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Ontario Bass Fishing

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White Bass

Roccus chrysops

A look at the white bass shows that the body is deep. The back is silvery green in colour, shading to silvery white on the sides, and golden below. There are a number of dusky. more or less interrupted, horizontal lines on the sides of the body. The small, somewhat conical head is depressed over the eye, which is tinted yellow or golden; hence, the specific name, chrysops-gold eye, referring to the golden hue of the iris. The careful observer will note the two prominent dorsal fins on the arched back. The first or spinous dorsal fn is distinctly separated from the second or soft dorsal. This serves to distinguish the white bass from the members of the sunfish family (Cenrrarchidae), e.g., rock bass, sunfish, smallmouth and largemouth bass, crappies and bluegills in which the dorsal fins are not separated. The jaws, tongue and certain other parts of the mouth are supplied with numerous brush-like teeth.

Distribution
The white bass frequents the larger rivers and lakes of northwestern New York, southern Ontario and Michigan to Minnesota, southward in the Mississippi Valley to Alabama and Texas. Generally, it occurs in the Mississippi and Great Lakes drainage with the exception of Lake Superior. In Ontario it occurs in the St. Lawrence River, Lake Ontario, Lake Erie and the Detroit River. It also occurs in Lake Nipissing, but it is generally rare north of the Great Lakes.

Habitat
Throughout its natural range, the white bass frequents clear, cool water of moderate depth over rock reefs, sand bars and submerged rock jetties. It shows some preference for running water, below dams, locks, and the mouths of tributary streams.

It is reported to have increased greatly in numbers, following the construction of a series of impoundments on the Tennessee River.

Although it commonly frequents a clear, cool habitat in the northern part of its range, it becomes more numerous in warmer and somewhat turbid waters in the southern part of its range.

The white bass is essentially a fish of larger rivers and lakes. It travels in large schools near the surface of the open waters in June, July and August, and has been taken frequently on quiet shores or near the surface on the windward side of the lake. lt shows semi migratory habits and enters tributaries of lakes or tailwaters in large schools.

Normally, white bass have an annual reproductive cycle and all healthy, sexually mature fish reproduce at age group II; the males ripen in the fall and the females at spawning time the following spring, usually in late May or early June. Males are smaller than the females and migrate to the spawning grounds first, where they remain until the conditions of the environment cause the females to join them. Recorded observations show that spawning takes place during the day, near shore, in water three to six feet deep, on gravel, sand, rubble or rock bottom. Spawning temperatures range from 58°F. to 75°F. Because of the successful reproduction of white bass in reservoirs. it would seem that spawning runs into tributary streams are not always necessary.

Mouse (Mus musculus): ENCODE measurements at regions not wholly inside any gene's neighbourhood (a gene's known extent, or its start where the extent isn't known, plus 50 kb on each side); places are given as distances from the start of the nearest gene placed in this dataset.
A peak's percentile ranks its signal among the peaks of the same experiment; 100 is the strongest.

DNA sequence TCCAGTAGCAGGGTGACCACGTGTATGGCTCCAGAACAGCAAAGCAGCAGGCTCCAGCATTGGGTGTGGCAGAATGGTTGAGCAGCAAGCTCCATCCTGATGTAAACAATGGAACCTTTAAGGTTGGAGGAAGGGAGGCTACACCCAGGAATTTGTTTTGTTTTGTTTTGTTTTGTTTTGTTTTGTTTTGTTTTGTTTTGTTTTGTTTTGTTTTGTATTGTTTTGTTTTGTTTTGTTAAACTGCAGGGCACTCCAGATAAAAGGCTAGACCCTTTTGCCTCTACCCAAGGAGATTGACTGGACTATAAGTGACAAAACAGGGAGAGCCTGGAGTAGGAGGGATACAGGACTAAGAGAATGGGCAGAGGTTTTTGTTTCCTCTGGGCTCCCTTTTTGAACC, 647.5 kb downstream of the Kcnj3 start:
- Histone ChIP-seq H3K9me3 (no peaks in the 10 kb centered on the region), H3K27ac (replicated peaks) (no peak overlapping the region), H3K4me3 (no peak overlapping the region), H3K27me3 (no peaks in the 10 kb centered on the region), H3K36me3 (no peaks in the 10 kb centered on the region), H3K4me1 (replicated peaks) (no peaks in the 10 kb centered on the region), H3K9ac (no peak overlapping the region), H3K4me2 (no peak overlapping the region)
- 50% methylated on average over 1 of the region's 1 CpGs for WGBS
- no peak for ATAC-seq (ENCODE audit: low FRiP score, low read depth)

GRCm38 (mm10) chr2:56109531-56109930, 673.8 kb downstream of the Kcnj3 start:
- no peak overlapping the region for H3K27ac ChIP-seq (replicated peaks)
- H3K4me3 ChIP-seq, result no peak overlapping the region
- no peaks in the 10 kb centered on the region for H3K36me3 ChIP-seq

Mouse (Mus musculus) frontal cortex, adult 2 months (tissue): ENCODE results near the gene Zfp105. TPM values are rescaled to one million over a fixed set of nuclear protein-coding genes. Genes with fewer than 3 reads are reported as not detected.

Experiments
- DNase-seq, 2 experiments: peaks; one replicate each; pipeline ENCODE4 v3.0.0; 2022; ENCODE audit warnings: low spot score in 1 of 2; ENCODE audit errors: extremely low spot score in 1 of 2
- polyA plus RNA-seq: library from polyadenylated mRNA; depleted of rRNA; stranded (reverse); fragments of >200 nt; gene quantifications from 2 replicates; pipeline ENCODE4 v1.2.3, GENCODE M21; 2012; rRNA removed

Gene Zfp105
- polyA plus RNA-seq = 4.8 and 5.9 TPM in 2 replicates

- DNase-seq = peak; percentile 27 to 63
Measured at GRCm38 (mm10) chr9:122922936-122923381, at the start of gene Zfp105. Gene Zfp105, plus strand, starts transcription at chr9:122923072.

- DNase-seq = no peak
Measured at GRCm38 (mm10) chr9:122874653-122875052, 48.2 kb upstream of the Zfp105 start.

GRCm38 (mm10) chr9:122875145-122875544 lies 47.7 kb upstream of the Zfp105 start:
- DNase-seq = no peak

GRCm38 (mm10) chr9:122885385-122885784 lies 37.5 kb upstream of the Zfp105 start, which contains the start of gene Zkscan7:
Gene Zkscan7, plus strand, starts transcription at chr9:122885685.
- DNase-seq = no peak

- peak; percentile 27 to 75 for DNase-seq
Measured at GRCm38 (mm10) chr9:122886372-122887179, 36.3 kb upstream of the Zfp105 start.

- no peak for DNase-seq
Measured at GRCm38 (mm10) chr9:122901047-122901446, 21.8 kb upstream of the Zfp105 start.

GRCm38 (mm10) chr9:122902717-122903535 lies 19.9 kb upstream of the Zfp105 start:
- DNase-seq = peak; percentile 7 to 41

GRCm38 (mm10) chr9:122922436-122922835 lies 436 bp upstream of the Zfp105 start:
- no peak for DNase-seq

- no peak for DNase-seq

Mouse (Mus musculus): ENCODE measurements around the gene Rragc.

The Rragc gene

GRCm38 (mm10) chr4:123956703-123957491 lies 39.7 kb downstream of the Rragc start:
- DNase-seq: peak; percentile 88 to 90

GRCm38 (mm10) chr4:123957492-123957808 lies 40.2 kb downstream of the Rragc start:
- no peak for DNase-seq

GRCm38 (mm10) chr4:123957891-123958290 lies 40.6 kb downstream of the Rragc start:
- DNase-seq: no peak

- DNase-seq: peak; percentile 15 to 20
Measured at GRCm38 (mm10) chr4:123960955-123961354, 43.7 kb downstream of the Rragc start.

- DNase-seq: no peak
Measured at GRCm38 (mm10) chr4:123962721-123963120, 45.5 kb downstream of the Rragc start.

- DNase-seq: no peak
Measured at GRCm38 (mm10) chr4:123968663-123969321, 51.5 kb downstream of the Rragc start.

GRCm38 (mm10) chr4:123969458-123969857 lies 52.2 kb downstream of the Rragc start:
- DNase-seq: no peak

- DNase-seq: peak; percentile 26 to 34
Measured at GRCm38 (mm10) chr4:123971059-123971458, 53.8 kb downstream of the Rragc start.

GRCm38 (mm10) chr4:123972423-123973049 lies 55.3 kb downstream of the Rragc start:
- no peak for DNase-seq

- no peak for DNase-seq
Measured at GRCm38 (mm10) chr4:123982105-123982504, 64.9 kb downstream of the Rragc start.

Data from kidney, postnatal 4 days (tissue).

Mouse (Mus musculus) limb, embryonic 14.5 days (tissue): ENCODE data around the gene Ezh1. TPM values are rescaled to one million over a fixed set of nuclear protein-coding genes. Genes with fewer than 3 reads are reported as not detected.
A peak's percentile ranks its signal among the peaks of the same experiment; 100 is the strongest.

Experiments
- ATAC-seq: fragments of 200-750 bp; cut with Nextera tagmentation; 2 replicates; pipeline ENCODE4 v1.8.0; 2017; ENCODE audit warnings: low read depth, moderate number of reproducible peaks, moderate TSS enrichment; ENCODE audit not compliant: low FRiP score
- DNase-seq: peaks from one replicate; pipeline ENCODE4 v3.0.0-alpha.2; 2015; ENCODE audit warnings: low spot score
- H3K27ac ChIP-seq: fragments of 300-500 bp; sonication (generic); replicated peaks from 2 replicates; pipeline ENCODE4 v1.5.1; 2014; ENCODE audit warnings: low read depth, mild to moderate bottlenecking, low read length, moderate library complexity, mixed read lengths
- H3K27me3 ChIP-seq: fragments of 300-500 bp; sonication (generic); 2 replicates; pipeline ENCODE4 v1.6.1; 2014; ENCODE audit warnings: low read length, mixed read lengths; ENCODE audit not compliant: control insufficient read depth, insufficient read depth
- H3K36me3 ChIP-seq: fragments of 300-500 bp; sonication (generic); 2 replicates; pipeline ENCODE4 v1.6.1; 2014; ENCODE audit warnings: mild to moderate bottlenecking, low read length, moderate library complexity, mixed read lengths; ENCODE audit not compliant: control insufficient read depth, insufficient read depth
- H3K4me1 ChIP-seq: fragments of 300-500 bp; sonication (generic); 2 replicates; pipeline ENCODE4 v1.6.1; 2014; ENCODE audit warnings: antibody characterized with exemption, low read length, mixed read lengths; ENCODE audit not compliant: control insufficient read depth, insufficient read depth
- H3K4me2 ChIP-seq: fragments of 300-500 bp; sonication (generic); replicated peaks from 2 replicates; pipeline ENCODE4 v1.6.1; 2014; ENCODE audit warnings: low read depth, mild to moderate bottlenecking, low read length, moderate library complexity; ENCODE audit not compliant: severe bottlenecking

The eggs and sperm are scattered simultaneously over the spawning grounds near the surface or in midwater where fertilization takes place as the eggs sink and finally adhere to rocks on the bottom. The spawning period may last five to ten days and the incubation period a few days.

White bass have a tremendous reproductive capacity; the number of eggs per fish ranges from 241,000 to 933,000; the average is 565,000. A measure of the average diameter of 100 eggs was found to be approximately 0.81 mm.  After spawning, the white bass return to deeper water.

Food and Growth
Young white bass feed on plankton, aquatic insects and crayfish. Adults have been observed to feed extensively on the emerald shiner in the spring and on gizzard shad in the fall. Fish remains, noted in their diet, were those of small perch, bluegill, crappie, black bullhead and game fish in small numbers. Though fish seem to be preferred by adults, aquatic insects, plankton and crayfish are also eaten in large amounts.

White bass grow rapidly the first year, attaining a length of four to live inches by autumn; the second year, seven to eight inches; and the third year, eleven to thirteen inches. Their life span is short, few survive beyond the fourth or fifth year. 

 



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